Tax Issues for Co-habitees
The addition to the statute books of laws granting civil partners equal rights and responsibilities in the field of taxation were given a warm welcome by those who had campaigned for the financial rights of gay couples. Under the new laws members of a civil partnership are entitled to the same rights as those who are married; for example, one partner can pass on their estate upon death to the other, without having to pay the dreaded Inheritance Tax.
Financial HardshipThings are not so simple, however, for co-habitees. The number of couples who are choosing marriage is falling, with many preferring not to formalise their partnership in law. However, the realisation that this choice may lead to enormous financial hardship when one of the partners dies is making many others think again about the possibility of getting married.
As things stand, co-habitees whose relationship is not recognised in law are not entitled to the vital Inheritance Tax exemption enjoyed by those in marriage, and now by those in civil partnerships.
For the latter two groups, one partner can stipulate in their will that their entire estate should be passed directly to the other partner when they die; indeed, this is likely to be the case even if the individual dies intestate, as a result of British intestacy laws. This ‘gift’ from one partner to the other is not eligible for taxation in the way that property or assets bequeathed to anyone else is. Consequently, those who pass their estate directly to their partners avoid the possibility of having to pay 40% Inheritance Tax, which is currently (in the 2006-2007 tax year) deducted from estates worth more than £285,000 (the Nil-Rate Band).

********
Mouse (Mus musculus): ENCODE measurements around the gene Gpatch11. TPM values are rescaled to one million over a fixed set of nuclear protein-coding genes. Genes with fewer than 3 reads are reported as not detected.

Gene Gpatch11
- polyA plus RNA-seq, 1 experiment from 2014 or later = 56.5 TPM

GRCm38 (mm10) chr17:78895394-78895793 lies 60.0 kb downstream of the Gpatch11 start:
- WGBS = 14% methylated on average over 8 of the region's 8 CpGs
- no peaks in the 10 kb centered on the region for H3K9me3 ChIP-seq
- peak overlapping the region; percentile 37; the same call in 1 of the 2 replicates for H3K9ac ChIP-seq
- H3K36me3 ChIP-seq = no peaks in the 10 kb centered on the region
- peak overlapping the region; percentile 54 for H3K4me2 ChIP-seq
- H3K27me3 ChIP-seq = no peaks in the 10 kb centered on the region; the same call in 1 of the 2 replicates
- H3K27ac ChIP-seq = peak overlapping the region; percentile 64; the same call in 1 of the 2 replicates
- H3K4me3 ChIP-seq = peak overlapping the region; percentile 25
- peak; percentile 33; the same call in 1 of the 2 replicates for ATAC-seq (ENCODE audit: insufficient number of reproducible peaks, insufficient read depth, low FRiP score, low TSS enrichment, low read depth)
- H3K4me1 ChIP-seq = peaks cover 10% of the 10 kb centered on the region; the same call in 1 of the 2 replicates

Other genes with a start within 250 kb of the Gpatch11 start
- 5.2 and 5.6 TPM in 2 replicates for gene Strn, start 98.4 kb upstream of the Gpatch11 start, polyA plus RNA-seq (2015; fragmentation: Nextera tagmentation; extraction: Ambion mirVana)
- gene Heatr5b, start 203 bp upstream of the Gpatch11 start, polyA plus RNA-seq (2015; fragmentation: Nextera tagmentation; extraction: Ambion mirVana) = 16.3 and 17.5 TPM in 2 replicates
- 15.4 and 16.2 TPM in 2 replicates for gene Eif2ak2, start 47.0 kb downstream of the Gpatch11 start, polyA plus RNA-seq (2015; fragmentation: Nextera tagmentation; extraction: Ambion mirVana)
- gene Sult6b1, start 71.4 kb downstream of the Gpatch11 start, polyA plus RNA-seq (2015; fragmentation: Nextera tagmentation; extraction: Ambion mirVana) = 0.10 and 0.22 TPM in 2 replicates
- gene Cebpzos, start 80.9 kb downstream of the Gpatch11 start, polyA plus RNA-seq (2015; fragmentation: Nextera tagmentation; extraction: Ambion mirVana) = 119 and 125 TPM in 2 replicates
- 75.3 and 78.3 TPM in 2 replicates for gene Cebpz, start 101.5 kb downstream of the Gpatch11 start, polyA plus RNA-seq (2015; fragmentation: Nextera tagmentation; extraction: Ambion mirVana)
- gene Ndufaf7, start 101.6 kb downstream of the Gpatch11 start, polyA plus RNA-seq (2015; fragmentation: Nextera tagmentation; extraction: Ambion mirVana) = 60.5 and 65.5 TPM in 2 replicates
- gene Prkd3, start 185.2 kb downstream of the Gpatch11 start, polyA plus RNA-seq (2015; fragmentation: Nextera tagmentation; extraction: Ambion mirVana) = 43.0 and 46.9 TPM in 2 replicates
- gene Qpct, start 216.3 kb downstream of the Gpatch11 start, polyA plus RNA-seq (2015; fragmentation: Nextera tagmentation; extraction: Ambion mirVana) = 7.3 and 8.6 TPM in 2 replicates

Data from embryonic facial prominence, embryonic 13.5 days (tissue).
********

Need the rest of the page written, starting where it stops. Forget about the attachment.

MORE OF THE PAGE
Tax BillsCo-habiting couples, however, are not entitled to this exemption. As a result, if each partner were to bequeath their estate to the other in their will, the surviving partner may well find themselves with a huge tax bill. Indeed, there have been numerous cases of surviving partners being forced out of their home as a result of their inability to pay the Inheritance Tax. If the value of an individual’s estate falls below the Nil-Rate Band, then Inheritance Tax is not applicable in any circumstance. Rising property prices has meant, however, that as many as quarter of a million co-habiting couples in the UK now face the possibility of losing at least £114,000 when the first partner dies.
Many of those who are living together without having married are simply doing so because they have not got around to tying the knot. If you are in this situation, many campaign groups are advising that a simple trip to the registry office may be the best way of avoiding the tax burden. However, you may also wish to investigate Discretionary Wills. These arrangements involve the transfer of the deceased partner’s estate to a trust, the contents of which is then loaned to the remaining partner. This can avoid Inheritance Tax altogether for combined estates of up to twice the Nil-Rate Band, and can dramatically reduce it for estates of a greater value than this. Discretionary Wills are investigated in more detail elsewhere on this site.